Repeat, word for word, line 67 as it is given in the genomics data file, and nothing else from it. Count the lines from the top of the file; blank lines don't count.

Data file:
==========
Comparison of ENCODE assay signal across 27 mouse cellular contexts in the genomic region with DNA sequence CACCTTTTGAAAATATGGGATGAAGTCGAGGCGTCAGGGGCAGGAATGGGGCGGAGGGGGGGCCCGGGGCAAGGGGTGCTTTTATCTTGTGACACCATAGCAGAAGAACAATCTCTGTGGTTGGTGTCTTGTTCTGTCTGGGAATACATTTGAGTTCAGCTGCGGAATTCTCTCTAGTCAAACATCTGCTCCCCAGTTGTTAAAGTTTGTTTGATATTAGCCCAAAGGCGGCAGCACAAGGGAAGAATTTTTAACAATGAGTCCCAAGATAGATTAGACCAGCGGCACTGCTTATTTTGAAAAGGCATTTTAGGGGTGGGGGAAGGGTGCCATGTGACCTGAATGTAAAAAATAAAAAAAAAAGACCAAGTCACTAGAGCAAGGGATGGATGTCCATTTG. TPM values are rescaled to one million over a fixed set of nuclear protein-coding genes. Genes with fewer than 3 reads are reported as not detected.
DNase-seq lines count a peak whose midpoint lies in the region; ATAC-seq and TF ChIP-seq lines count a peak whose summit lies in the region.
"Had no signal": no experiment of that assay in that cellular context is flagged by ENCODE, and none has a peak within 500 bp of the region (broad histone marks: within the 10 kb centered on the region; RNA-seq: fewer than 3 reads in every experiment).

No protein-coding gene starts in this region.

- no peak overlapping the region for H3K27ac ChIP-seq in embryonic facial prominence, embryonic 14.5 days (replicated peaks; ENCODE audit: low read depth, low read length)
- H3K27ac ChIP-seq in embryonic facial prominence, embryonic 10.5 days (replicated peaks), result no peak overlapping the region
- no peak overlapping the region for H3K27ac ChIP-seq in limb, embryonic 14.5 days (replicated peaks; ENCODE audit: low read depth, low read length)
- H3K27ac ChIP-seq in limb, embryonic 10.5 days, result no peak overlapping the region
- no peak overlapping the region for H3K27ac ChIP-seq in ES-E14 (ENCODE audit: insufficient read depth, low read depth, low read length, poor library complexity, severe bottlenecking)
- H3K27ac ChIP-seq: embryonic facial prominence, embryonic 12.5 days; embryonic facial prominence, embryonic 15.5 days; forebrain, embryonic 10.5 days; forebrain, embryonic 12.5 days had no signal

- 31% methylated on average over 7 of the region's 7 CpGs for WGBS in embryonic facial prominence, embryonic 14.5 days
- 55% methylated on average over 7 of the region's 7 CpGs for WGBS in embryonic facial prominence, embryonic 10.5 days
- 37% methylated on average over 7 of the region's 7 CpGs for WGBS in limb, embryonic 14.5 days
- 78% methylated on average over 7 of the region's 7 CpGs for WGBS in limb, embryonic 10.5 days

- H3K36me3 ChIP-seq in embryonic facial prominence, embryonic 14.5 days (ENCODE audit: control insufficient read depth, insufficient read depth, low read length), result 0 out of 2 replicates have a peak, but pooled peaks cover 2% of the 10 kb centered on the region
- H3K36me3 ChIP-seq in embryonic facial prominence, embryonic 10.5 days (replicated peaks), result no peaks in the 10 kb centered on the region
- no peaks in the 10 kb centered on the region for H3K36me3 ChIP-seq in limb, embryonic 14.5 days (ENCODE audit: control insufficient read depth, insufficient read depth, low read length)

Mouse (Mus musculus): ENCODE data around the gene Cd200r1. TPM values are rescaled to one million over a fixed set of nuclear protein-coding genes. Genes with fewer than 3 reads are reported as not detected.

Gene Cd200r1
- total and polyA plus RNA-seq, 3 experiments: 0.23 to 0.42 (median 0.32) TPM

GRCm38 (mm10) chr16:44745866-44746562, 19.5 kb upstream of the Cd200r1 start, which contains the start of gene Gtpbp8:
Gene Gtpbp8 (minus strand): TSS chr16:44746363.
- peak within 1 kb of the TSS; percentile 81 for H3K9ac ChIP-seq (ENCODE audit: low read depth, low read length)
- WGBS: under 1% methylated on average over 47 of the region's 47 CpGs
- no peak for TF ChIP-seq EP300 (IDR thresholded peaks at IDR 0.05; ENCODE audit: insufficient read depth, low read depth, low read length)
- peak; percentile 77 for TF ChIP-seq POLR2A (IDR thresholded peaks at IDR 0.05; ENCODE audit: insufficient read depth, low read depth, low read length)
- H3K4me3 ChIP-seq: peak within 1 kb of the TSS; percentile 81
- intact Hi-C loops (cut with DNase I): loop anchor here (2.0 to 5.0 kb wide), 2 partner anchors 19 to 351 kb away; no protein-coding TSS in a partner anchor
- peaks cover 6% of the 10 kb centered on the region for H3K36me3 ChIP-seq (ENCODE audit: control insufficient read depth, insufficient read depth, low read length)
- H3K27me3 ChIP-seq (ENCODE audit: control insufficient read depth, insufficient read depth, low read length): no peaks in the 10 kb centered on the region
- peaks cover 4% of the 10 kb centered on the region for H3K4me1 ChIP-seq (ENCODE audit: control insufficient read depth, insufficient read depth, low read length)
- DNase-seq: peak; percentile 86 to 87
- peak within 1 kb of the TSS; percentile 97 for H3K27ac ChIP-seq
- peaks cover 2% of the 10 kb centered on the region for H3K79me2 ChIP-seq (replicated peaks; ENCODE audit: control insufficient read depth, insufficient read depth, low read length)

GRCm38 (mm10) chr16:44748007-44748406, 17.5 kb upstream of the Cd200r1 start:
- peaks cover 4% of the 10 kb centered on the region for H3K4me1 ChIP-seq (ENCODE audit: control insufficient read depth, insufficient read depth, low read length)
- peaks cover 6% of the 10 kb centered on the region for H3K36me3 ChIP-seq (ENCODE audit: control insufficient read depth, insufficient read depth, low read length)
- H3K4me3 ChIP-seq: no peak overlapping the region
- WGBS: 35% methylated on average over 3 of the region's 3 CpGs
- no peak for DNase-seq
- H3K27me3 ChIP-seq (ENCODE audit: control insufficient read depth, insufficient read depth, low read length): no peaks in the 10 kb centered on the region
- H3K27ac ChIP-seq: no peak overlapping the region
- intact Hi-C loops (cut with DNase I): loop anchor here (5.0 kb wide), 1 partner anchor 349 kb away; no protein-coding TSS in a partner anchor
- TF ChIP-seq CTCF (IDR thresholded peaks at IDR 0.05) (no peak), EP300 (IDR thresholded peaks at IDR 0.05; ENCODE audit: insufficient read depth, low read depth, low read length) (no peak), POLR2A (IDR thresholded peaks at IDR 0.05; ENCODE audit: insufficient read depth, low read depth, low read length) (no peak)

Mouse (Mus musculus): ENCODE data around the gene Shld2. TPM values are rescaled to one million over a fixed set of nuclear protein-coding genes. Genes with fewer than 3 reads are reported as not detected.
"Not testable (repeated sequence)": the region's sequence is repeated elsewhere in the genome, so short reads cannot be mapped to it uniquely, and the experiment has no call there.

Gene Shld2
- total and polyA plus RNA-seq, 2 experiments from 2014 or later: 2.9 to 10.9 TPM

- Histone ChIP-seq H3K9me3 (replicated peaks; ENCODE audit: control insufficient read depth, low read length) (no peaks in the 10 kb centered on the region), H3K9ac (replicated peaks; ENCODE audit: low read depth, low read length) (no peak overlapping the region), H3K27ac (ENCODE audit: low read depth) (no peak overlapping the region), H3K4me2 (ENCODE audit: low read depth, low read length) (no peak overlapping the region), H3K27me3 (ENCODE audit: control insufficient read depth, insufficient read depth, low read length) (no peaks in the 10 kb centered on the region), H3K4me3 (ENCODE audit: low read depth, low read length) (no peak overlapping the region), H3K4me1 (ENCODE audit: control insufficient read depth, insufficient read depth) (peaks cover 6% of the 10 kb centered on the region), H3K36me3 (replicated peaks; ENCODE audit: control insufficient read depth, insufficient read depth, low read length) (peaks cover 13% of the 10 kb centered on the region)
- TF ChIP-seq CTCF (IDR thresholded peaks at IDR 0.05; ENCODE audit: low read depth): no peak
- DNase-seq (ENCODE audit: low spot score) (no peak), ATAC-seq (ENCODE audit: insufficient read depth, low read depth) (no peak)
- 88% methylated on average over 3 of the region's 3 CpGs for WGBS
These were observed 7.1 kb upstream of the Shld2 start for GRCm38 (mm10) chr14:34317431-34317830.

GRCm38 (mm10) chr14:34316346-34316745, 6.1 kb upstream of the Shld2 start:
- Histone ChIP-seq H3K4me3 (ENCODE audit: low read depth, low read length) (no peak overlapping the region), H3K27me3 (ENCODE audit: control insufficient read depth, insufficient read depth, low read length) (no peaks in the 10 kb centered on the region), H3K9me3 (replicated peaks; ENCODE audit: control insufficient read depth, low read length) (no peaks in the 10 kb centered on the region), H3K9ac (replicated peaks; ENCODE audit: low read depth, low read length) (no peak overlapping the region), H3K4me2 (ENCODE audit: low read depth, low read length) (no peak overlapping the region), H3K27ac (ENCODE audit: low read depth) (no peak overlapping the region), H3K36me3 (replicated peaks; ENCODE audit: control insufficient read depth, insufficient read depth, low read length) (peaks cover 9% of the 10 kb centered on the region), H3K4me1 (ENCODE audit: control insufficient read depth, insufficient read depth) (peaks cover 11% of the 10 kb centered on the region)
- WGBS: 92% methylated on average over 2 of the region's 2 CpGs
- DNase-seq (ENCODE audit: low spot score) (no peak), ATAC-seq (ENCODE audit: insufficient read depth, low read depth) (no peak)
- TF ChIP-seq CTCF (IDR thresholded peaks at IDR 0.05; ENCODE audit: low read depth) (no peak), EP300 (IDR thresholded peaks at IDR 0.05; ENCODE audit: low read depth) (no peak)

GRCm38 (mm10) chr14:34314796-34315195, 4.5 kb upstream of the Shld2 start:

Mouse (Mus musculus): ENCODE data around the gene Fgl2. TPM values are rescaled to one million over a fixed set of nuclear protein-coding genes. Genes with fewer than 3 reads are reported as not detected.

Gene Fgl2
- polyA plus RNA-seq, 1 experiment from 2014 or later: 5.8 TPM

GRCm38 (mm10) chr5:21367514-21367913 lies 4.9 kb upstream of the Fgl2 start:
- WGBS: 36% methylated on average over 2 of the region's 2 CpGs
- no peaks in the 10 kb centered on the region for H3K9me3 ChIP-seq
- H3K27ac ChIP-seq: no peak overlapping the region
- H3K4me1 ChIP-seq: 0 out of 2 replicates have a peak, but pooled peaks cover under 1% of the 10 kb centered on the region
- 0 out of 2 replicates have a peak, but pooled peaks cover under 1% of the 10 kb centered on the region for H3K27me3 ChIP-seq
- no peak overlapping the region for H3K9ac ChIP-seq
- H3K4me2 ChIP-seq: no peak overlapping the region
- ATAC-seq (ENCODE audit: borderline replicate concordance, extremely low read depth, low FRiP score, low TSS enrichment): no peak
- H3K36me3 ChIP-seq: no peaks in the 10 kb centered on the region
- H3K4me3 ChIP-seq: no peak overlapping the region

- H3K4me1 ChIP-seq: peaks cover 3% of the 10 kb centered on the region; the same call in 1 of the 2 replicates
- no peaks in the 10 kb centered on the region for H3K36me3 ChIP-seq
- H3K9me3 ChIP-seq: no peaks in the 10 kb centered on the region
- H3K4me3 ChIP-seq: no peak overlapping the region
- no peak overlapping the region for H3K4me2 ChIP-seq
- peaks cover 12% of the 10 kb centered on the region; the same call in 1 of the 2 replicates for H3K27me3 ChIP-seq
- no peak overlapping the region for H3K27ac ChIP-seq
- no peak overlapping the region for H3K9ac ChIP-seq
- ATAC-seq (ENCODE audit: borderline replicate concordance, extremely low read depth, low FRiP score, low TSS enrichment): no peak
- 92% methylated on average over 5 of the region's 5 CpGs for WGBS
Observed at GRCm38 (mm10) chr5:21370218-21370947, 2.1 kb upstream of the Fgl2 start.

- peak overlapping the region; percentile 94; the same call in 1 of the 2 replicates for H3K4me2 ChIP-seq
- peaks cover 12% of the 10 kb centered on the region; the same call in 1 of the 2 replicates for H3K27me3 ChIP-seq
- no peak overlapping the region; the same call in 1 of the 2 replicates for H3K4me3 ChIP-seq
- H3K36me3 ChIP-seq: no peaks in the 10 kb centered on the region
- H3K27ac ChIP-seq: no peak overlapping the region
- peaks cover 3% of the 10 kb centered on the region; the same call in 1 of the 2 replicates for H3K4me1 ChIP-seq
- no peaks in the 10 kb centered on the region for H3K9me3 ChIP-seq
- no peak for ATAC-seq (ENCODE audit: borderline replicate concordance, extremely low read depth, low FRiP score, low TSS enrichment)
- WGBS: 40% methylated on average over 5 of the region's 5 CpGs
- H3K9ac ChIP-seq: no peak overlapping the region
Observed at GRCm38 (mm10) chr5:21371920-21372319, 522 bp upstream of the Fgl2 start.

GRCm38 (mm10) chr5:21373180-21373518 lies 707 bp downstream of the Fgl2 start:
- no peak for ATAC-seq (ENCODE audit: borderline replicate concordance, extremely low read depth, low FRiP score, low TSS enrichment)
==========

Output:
- H3K4me1 ChIP-seq: 0 out of 2 replicates have a peak, but pooled peaks cover under 1% of the 10 kb centered on the region